As one of the pop worlds most influential and respected names, no one is too shocked at the widespread success Beyoncé is having over her recent release Lemonade. Dropped simultaneously at the same time as her two hour HBO special, this release is the singers second visual album. And like the last one, has a massive list of contributors and collaborators.
It’s hard, — maybe impossible to nail down what genre exactly to label Lemonade as, or even what realm it belongs to, which is in part due to the variety of collaborators and samples Knowles and her writing crew gathered. What stood out was the list of high profile indie artists that made the album. What’s that saying about judging people by the company they keep? Take a look at the most impressive indie collabs on Lemonade below:
(Note: Lemonade is available via TIDAL, Amazon and iTunes — we suggest you follow along)
Ezra Koenig & Yeah Yeah Yeahs- “Hold Up”
The story goes like this: once upon a time after listening to Yeah Yeah Yeahs track “Maps”, Vampire Weekend’s Ezra Koenig tweeted his take on the original lyrics, changing “Wait, they don’t love you like I love you” to “Hold up, they don’t love you like I love you”.
Three years later, Koenig is in the studio with Diplo, while working on loops from Andy Williams’s “Can’t Get Used to Losing You”. He then writes a hook, based off the “Maps” lyrical re-write, adding “There’s no other God above you, what a wicked way to treat the man who loves you.” Originally he intended to keep it as a Vampire Weekend tune, but someone convinced him to send it to Beyoncé, who had been shopping around for collaborators.
“Beyoncé 100% made it her own,” he said. “I’m very glad to have been a part of it”. He simplified the story on his twitter.
James Blake – “Forward”
James Blake lends his haunting voice for Lemonade‘s shortest track “Forward”, to which many fans have described as the most touching track (both musically and visually) on the album.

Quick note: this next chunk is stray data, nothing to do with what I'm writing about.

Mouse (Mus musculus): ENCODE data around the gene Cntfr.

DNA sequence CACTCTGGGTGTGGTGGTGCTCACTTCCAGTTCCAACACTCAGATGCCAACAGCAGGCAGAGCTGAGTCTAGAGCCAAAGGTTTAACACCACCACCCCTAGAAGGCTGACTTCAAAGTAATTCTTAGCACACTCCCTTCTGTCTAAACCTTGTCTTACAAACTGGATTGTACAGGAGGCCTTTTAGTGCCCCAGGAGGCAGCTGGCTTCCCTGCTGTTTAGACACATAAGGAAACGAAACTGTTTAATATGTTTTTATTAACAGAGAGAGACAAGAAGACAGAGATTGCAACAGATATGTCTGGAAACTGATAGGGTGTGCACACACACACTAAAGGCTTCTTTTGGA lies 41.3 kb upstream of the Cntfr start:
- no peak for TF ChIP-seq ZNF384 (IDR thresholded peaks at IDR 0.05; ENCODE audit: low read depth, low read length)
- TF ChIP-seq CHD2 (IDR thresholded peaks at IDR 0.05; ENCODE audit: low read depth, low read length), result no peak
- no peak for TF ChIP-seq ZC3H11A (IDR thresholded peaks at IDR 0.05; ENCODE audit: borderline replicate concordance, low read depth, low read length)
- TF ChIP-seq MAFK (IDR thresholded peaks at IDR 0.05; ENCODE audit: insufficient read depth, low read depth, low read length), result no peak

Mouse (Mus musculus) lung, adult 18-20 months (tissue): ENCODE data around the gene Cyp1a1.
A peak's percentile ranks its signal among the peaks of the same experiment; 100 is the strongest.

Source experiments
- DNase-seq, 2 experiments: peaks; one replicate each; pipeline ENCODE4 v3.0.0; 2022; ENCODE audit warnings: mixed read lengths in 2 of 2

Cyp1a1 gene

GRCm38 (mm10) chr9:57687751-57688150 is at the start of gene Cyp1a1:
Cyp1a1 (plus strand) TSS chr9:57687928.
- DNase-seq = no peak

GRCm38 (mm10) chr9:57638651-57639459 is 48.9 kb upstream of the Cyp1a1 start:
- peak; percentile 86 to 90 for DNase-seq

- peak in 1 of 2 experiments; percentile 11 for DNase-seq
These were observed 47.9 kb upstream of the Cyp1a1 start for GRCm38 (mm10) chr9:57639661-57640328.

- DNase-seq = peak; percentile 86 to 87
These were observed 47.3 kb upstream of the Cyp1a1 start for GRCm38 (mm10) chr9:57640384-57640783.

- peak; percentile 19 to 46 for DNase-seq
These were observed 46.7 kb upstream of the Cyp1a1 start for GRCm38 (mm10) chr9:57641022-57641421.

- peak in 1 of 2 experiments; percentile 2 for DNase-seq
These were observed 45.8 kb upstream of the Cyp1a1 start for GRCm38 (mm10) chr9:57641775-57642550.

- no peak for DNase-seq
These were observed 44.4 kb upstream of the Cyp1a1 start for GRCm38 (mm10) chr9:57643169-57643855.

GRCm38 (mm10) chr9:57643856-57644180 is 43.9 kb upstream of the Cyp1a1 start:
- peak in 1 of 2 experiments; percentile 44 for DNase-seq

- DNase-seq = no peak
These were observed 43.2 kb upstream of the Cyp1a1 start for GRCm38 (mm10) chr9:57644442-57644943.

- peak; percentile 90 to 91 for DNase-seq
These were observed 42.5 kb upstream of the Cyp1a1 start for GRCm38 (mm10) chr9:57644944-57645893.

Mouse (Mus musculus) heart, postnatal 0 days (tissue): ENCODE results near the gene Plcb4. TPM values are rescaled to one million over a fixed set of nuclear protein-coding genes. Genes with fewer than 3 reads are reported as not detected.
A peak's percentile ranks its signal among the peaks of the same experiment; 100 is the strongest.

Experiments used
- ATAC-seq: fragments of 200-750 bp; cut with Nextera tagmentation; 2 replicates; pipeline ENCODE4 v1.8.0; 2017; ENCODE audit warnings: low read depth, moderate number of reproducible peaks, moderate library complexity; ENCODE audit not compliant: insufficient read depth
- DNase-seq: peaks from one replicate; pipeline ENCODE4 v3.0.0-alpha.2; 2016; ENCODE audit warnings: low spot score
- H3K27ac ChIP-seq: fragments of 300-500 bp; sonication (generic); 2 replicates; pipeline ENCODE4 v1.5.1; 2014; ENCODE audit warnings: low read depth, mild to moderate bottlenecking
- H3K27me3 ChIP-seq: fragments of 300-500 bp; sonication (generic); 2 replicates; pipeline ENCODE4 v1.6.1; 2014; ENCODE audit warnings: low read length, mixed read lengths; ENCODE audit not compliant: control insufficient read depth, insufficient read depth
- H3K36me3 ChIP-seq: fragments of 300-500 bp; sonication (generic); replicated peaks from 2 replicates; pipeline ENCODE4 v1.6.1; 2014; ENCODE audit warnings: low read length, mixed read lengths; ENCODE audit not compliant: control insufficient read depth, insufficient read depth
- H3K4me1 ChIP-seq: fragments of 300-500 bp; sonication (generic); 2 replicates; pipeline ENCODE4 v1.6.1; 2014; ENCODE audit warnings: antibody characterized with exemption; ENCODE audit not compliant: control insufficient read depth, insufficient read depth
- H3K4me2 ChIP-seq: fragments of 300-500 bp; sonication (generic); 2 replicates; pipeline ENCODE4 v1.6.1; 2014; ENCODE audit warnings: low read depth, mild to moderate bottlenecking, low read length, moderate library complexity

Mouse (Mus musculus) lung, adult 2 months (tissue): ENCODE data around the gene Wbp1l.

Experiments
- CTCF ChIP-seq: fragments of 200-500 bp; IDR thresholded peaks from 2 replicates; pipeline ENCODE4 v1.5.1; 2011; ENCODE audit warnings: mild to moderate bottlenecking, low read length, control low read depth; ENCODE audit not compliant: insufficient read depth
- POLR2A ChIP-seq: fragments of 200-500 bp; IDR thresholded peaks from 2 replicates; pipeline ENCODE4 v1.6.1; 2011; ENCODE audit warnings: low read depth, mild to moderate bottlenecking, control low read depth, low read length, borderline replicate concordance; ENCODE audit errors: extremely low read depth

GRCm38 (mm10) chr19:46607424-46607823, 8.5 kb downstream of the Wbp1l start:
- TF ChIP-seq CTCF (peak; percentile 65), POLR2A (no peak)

Jack White – “Don’t Hurt Yourself”
On the heavier sides of things, Jack White co-wrote and co-produced the album’s third track “Don’t Hurt Yourself”. His signature voice and instrumentation can be heard along side Bey’s, with a sample of Led Zeppelin’s “When the Levee Breaks“.
Father John Misty – “Hold Up”
Father John Misty, aka Josh Tillman’s involvement on “Hold Up” was more direct than Ezra Koenig and the Yeah Yeah Yeahs. As Tillman told Pitchfork, he wrote the song’s first verse, refrain and chorus’ lyrics and melody. Read his account below:
“About a year and half ago, my friend Emile Haynie played Beyoncé some of my music, along with some tunes I’ve written for other people, back when she was looking for collaborators for the record. Pretty soon after they sent along the demo for ‘Hold Up’, which was just like a minute of the sample and the hook. I’m pretty sure they were just looking for lyrics, but I went crazy and recorded a verse melody and refrain too that, unbelievably – when you consider how ridiculous my voice sounds on the demo – ended up making the record – right between picking up the baseball bat and decapitating the fire hydrant.
I was mostly kind of in the dark, my involvement with the record kind of ends with me just sending off the demo, it wasn’t until she came to my Coachella set in 2015 and told me personally it had made the record that I really had anything concrete with which to convince my friends that I hadn’t actually gone insane.“
Animal Collective – “6 Inch”
Animal Collective is credited on Lemonade, while actually having zero involvement with the record, for the use of their single “My Girls” on “6 Inch”. According to Beyoncé writer-collaborator Boots, he wrote the line “She too smart to crave material things,” after subconsciously lifting the lyrics from the Animal Collective track which reads, “I don’t mean to seem like I care about material things”.
He told Genius:
“You write it and sing it and think “thats fucking great!!!” and everyone high fives and you’re all geniuses for fourteen seconds but it turns out its great because someone else already fucking wrote it. that song is a jam.”